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The U.S. Office of Special Counsel (OSC) is committed to the goals of transparency, participation and collaboration for the American population. This webpage provides easy access to the many ways in which OSC operates in an open, transparent way. The White House's 2009 Open Government Directive and the 2013 second Open Government National Action Plan require each agency to develop an Open Government Plan that states how the agency will incorporate the principles of transparency, participation and collaboration into its core mission objectives.
OSC's Open Government Plan can be found here (pdf).
The White House's 2009 Open
Government Directive and the 2013 second
Open Government National Action Plan require each
agency to develop an Open
Government Plan that states how the agency will
incorporate the principles of transparency, participation and collaboration
into its core mission objectives.
Government Plan can be found here (pdf).
OSC posts annual reports on
its website containing a wide variety of useful information that date back to
1979. Examples of information that OSC makes public include:
OSC’s Annual Reports, Congressional Budget Justifications, Annual Performance and Accountability Reports, Federal Register Notices, and other information
Public Disclosures Files
OSC’s Organizational Chart
OSC also offers training to federal agencies and non-federal
organizations in the various areas within OSC’s jurisdiction. Specifically, OSC
offers training on (1) prohibited
including reprisal for whistleblowing; (2) whistleblower disclosures filed with OSC’s Disclosure Unit;
(3) the Hatch
Act and its
application both to federal employees and to state and local employees; and (4)
Services Employment and Reemployment Rights Act (USERRA). For information on how to request an
OSC speaker please see here. Additionally, OSC publishes a variety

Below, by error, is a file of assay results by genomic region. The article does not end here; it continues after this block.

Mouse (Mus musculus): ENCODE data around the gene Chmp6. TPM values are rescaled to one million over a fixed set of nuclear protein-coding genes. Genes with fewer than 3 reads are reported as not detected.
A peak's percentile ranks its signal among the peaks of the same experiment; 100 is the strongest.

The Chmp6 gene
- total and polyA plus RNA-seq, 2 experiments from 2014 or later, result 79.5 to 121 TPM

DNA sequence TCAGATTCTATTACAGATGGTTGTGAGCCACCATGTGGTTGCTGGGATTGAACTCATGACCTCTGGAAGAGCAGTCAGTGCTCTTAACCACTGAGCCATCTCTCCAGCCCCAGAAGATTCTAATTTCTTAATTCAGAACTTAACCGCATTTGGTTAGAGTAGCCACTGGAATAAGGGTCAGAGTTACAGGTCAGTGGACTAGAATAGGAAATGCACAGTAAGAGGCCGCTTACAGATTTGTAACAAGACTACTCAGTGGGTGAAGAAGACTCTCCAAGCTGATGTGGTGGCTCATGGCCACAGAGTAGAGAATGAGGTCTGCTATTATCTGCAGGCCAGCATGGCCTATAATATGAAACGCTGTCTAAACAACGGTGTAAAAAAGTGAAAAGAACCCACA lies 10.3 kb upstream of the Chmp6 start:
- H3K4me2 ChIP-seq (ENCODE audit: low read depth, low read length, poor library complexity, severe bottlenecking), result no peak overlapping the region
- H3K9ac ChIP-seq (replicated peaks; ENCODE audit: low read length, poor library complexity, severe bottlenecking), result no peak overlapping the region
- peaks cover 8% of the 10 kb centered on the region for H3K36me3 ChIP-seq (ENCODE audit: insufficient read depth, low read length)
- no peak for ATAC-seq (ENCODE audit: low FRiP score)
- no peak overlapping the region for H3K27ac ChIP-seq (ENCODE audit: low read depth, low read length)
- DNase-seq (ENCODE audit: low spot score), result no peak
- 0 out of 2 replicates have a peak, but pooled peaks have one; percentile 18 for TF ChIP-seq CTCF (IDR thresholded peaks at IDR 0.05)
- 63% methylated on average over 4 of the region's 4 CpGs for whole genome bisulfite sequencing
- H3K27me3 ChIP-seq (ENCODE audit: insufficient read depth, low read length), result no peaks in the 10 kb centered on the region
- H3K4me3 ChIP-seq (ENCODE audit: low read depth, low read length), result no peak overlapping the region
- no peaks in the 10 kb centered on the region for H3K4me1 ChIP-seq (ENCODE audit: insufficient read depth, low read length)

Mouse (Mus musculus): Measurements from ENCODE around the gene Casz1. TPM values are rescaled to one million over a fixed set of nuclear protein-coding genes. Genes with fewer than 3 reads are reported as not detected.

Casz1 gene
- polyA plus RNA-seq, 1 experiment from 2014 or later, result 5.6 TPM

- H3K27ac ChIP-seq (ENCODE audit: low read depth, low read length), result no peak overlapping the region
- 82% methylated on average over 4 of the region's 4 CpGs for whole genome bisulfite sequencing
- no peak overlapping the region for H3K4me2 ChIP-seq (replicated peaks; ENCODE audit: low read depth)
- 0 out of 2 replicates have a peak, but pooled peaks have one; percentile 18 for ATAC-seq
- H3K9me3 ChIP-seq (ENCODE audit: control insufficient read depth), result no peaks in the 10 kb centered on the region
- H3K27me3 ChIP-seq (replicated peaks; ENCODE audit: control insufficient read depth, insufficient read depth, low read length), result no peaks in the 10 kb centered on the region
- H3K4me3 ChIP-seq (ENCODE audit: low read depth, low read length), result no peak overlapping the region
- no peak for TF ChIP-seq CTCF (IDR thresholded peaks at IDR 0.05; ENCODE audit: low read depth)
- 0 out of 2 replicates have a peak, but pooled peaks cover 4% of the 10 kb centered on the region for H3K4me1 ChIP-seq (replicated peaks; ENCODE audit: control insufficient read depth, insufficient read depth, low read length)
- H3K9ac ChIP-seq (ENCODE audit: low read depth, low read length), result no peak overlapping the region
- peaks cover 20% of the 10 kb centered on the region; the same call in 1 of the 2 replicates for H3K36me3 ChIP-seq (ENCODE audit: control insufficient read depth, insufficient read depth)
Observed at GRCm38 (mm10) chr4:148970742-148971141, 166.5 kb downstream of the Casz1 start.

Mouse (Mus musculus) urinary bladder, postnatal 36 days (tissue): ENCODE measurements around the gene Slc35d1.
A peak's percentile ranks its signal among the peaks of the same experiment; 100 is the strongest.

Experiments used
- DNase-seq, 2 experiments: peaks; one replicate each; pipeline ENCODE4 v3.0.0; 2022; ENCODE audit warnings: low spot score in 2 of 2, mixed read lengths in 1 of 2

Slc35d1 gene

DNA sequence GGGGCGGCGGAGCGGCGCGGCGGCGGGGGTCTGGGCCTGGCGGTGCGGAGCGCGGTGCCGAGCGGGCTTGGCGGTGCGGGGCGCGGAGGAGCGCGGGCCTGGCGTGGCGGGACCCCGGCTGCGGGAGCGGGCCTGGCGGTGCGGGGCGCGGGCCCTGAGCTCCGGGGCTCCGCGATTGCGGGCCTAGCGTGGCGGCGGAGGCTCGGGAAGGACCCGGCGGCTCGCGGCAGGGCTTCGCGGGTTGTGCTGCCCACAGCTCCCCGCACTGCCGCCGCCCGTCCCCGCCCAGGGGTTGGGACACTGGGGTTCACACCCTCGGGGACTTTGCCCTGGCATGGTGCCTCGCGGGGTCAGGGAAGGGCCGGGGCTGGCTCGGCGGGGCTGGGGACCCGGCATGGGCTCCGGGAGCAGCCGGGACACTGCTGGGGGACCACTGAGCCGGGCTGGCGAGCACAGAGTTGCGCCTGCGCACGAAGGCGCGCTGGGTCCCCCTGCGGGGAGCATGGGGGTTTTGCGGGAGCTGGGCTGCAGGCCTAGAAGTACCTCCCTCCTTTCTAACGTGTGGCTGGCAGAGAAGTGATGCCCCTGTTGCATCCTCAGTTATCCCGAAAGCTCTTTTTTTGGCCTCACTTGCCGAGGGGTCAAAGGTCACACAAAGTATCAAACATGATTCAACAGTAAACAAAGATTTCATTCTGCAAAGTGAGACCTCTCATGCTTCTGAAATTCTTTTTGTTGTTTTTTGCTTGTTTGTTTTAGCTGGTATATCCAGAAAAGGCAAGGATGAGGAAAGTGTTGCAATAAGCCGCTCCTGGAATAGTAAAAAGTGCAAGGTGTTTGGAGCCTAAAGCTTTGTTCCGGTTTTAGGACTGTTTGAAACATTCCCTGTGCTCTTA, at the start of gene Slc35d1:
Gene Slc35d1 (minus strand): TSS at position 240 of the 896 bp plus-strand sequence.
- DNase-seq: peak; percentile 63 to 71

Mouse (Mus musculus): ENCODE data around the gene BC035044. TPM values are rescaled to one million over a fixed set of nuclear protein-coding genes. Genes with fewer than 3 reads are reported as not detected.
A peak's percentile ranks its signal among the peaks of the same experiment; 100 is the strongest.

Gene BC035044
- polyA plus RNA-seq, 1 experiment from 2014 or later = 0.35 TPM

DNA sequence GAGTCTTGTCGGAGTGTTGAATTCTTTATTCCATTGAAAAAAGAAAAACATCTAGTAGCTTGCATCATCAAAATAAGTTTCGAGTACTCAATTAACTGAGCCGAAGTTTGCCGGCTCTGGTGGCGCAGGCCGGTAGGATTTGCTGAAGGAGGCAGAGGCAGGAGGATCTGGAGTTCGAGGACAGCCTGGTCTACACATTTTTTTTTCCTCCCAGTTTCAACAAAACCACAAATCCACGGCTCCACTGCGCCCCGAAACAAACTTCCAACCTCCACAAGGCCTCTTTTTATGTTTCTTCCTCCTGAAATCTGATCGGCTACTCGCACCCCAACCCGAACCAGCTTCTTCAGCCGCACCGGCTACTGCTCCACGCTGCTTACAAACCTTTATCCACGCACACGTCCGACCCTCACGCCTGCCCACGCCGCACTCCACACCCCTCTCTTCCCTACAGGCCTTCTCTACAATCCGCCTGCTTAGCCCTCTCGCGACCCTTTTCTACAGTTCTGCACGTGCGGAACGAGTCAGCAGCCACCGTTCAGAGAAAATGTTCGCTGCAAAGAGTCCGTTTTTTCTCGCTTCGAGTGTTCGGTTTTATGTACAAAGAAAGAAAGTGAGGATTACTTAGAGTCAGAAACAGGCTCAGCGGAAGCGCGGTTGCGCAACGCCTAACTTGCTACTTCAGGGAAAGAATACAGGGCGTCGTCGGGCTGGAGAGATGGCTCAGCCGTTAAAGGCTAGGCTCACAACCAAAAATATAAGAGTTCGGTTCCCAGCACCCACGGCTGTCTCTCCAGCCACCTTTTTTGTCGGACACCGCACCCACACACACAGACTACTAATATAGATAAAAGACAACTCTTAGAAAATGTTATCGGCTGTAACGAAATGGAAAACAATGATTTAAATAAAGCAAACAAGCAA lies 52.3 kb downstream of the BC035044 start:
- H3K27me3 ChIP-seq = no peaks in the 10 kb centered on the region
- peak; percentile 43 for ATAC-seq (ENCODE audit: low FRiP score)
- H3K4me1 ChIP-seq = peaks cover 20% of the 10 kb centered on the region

of materials on prohibited personnel practices, whistleblower disclosures and
the Hatch Act.
The Federal Records Act
(44 U.S.C. 31) and other statutes require all federal agencies to create records
that document their activities, file records for safe storage, efficient
retrieval, and dispose of records according to Agency schedules. OSC’s records program allows for federal
records to be preserved, records located when needed, and destroyed according
to its retention period. Records management
consists of three lifecycle stages: creation or receipt of a record or document;
maintenance and use of records; and archiving and disposing of records.
Executive Order (EO) 13556, Controlled
Unclassified Information, establishes an
open and uniform program for managing information that requires safeguarding or
dissemination controls pursuant to and consistent with law, regulations, and Government-wide
policies that is classified under EO 13526.
The National Archives and Records
Administration (NARA) has issued government-wide implementing regulations for
executive branch agencies to implement the CUI program.
OSC’s CUI Program is a new
program that intends to standardize the way we handle unclassified information
that, although unclassified, is still sensitive and merits special controls to
prevent unauthorized access. We designate, mark, safeguard, and disseminate
unclassified information that laws, regulations, or government-wide policies
require or allow agencies to protect using safeguarding or dissemination
Executive Order 13526
32 CFR Part 2002
CUI Notices and
CUI Marking Handbook
Learn more about CUI
CUI Training Tools
CUI Program Blog
Agency Official for CUI and Records Management
Office of Special Counsel
Tel: (202) 804-7000